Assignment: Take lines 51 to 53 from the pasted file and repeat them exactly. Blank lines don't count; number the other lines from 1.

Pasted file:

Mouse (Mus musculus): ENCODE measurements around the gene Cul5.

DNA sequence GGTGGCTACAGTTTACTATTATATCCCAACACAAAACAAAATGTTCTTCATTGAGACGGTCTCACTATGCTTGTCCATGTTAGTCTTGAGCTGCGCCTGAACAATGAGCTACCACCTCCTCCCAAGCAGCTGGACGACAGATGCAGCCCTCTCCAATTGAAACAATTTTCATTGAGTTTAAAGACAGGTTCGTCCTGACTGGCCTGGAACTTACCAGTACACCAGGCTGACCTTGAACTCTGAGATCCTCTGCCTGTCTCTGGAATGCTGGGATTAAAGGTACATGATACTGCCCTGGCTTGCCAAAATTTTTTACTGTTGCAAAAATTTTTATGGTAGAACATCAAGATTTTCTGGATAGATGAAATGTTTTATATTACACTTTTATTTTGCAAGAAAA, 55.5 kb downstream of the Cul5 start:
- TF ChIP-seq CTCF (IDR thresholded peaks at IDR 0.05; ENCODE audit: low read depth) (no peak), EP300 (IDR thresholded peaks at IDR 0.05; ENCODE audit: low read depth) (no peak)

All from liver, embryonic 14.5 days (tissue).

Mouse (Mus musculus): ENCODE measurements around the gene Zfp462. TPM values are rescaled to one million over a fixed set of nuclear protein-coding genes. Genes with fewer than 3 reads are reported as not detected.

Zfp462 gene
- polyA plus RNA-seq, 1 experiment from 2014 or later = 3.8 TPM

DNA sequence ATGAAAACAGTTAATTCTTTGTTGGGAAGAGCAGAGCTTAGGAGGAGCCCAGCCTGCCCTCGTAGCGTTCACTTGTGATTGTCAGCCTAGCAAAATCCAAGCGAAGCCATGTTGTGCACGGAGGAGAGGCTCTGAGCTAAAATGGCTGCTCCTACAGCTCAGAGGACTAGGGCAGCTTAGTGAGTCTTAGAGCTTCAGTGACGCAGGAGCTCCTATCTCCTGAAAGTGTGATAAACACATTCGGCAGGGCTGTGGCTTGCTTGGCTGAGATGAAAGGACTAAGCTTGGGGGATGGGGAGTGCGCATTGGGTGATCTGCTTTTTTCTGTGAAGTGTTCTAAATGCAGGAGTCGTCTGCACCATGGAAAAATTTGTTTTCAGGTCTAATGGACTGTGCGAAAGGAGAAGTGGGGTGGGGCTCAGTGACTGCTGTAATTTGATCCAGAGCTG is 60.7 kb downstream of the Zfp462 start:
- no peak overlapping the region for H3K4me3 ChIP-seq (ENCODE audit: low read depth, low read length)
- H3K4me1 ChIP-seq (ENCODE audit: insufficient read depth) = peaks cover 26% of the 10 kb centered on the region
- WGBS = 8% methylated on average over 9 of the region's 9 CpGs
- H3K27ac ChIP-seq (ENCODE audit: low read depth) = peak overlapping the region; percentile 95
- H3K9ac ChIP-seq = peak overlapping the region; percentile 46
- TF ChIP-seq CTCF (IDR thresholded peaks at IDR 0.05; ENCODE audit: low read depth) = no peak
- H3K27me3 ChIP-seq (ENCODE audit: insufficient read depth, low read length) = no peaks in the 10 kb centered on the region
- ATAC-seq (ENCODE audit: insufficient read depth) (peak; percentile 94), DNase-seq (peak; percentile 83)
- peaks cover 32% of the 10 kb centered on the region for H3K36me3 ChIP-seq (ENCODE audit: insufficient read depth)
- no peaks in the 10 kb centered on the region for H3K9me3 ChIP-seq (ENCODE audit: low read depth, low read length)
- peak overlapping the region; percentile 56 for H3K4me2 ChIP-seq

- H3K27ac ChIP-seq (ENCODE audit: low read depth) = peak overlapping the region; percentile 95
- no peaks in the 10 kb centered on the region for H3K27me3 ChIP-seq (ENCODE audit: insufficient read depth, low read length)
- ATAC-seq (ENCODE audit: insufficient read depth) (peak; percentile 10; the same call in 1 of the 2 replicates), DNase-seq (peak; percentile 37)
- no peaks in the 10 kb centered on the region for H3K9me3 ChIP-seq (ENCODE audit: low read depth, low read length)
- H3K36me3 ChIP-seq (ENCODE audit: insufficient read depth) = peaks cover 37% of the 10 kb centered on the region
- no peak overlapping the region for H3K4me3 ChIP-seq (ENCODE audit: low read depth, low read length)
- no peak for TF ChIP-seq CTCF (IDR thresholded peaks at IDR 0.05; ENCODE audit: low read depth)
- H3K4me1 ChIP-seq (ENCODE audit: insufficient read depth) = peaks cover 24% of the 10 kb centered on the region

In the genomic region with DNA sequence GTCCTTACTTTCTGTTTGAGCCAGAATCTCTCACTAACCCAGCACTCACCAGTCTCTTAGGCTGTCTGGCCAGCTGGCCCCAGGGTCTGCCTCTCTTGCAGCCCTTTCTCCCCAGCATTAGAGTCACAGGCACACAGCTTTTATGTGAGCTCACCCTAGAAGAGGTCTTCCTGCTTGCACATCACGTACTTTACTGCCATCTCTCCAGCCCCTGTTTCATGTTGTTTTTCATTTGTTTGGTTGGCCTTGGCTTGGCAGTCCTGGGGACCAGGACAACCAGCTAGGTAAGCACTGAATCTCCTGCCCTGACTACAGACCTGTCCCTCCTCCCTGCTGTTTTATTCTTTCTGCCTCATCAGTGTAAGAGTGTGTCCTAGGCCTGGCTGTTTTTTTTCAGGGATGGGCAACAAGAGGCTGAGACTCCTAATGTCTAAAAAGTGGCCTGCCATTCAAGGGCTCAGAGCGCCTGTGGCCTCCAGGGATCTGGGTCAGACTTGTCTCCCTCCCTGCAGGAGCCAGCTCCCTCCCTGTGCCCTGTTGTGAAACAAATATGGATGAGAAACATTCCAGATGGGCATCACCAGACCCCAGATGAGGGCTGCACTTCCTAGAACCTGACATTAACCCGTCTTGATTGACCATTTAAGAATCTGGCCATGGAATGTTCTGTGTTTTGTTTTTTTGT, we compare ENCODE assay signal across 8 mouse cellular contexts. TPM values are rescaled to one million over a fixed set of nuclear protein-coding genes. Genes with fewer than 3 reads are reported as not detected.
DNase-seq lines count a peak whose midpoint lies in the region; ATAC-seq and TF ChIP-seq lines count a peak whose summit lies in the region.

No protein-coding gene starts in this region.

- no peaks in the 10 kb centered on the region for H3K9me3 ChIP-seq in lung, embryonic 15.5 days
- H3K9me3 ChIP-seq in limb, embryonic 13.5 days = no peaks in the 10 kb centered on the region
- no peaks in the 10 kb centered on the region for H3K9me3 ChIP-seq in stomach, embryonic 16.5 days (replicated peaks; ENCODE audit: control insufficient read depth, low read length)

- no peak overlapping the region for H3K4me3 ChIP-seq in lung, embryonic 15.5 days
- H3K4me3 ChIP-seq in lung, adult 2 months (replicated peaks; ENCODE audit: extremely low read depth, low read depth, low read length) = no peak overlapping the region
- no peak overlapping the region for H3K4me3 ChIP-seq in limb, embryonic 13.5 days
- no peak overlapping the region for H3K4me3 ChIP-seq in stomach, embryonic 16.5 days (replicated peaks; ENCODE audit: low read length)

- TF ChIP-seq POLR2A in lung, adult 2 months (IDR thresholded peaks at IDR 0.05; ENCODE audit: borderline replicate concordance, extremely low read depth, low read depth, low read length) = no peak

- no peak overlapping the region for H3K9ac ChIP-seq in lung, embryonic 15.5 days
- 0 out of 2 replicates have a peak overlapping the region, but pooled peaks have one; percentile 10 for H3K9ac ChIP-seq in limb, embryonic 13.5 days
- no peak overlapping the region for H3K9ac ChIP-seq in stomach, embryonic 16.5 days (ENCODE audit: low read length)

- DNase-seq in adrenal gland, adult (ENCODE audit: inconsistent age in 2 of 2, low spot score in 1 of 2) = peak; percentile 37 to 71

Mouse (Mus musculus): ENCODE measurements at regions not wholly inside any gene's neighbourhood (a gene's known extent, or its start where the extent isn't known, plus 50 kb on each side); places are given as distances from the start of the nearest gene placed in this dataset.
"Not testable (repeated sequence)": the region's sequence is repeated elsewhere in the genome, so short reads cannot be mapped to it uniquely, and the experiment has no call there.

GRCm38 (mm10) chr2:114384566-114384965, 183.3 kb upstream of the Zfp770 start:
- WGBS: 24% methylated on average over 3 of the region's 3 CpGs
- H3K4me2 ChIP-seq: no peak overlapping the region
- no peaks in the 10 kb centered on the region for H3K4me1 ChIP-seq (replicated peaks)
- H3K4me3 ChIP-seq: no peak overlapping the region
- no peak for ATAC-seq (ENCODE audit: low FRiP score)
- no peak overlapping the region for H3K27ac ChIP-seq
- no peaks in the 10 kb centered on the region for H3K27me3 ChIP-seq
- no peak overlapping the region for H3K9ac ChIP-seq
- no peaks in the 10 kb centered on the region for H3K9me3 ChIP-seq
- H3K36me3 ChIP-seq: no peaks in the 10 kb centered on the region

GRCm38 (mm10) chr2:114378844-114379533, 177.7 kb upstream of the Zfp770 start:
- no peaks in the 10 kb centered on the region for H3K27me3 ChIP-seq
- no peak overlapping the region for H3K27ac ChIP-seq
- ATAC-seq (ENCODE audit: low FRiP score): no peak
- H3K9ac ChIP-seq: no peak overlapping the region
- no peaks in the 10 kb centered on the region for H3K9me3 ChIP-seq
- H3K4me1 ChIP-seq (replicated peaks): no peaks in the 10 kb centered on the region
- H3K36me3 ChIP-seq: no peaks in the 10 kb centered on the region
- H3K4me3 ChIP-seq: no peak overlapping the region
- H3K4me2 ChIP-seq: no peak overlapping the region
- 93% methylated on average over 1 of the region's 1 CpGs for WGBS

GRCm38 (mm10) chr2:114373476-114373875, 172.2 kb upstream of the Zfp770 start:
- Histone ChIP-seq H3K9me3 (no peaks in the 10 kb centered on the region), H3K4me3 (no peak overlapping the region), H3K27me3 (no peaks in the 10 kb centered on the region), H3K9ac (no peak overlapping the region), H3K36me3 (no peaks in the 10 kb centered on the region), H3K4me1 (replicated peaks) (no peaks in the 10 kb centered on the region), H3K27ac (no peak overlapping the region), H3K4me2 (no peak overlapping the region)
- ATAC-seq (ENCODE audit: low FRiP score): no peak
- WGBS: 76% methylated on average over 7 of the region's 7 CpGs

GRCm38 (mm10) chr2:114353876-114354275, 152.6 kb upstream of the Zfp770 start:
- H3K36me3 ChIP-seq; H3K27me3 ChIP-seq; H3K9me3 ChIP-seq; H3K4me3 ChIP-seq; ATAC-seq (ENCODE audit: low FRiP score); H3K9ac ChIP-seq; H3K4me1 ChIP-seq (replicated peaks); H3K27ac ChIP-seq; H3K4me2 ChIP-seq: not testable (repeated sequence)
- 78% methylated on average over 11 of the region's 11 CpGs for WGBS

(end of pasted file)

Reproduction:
- no peak overlapping the region for H3K27ac ChIP-seq
- no peaks in the 10 kb centered on the region for H3K27me3 ChIP-seq
- no peak overlapping the region for H3K9ac ChIP-seq